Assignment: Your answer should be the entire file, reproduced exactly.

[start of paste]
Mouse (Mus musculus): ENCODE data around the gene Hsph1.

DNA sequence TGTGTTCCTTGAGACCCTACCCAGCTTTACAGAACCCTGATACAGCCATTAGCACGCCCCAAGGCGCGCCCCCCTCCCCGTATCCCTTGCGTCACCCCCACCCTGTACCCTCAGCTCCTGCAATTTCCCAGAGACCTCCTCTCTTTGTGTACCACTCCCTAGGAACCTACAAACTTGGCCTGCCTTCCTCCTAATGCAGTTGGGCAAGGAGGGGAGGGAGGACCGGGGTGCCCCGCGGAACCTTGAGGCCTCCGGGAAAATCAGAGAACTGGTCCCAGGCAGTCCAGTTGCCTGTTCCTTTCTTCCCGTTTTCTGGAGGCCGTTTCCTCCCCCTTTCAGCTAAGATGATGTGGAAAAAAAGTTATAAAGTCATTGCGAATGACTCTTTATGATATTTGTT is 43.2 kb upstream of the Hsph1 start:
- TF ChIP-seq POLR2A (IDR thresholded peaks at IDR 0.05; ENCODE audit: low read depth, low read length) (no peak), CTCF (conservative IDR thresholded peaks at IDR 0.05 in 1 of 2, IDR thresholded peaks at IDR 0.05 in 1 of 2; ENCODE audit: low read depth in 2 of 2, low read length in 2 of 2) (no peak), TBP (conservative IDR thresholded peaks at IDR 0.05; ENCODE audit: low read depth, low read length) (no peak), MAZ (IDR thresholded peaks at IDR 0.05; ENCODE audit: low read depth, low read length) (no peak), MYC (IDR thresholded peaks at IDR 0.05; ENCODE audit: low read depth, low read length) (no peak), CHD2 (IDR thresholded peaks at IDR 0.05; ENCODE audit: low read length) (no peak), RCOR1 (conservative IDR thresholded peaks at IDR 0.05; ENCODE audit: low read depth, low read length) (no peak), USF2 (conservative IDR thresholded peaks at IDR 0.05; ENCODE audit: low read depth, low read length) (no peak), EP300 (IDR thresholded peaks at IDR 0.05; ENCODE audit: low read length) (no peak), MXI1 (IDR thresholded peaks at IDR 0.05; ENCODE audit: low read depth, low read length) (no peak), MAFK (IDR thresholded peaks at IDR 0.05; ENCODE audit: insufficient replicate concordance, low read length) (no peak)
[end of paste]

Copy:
Mouse (Mus musculus): ENCODE data around the gene Hsph1.

DNA sequence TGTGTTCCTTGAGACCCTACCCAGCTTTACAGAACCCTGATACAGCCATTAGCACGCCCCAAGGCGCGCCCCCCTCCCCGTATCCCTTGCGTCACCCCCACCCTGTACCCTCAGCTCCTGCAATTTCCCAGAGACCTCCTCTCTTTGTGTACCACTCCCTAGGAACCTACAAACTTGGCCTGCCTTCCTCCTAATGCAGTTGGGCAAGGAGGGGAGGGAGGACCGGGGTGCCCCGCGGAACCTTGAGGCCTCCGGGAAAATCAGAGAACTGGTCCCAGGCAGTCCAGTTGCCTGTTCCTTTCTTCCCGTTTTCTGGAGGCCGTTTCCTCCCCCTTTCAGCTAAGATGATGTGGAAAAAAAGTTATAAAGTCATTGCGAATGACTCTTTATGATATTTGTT is 43.2 kb upstream of the Hsph1 start:
- TF ChIP-seq POLR2A (IDR thresholded peaks at IDR 0.05; ENCODE audit: low read depth, low read length) (no peak), CTCF (conservative IDR thresholded peaks at IDR 0.05 in 1 of 2, IDR thresholded peaks at IDR 0.05 in 1 of 2; ENCODE audit: low read depth in 2 of 2, low read length in 2 of 2) (no peak), TBP (conservative IDR thresholded peaks at IDR 0.05; ENCODE audit: low read depth, low read length) (no peak), MAZ (IDR thresholded peaks at IDR 0.05; ENCODE audit: low read depth, low read length) (no peak), MYC (IDR thresholded peaks at IDR 0.05; ENCODE audit: low read depth, low read length) (no peak), CHD2 (IDR thresholded peaks at IDR 0.05; ENCODE audit: low read length) (no peak), RCOR1 (conservative IDR thresholded peaks at IDR 0.05; ENCODE audit: low read depth, low read length) (no peak), USF2 (conservative IDR thresholded peaks at IDR 0.05; ENCODE audit: low read depth, low read length) (no peak), EP300 (IDR thresholded peaks at IDR 0.05; ENCODE audit: low read length) (no peak), MXI1 (IDR thresholded peaks at IDR 0.05; ENCODE audit: low read depth, low read length) (no peak), MAFK (IDR thresholded peaks at IDR 0.05; ENCODE audit: insufficient replicate concordance, low read length) (no peak)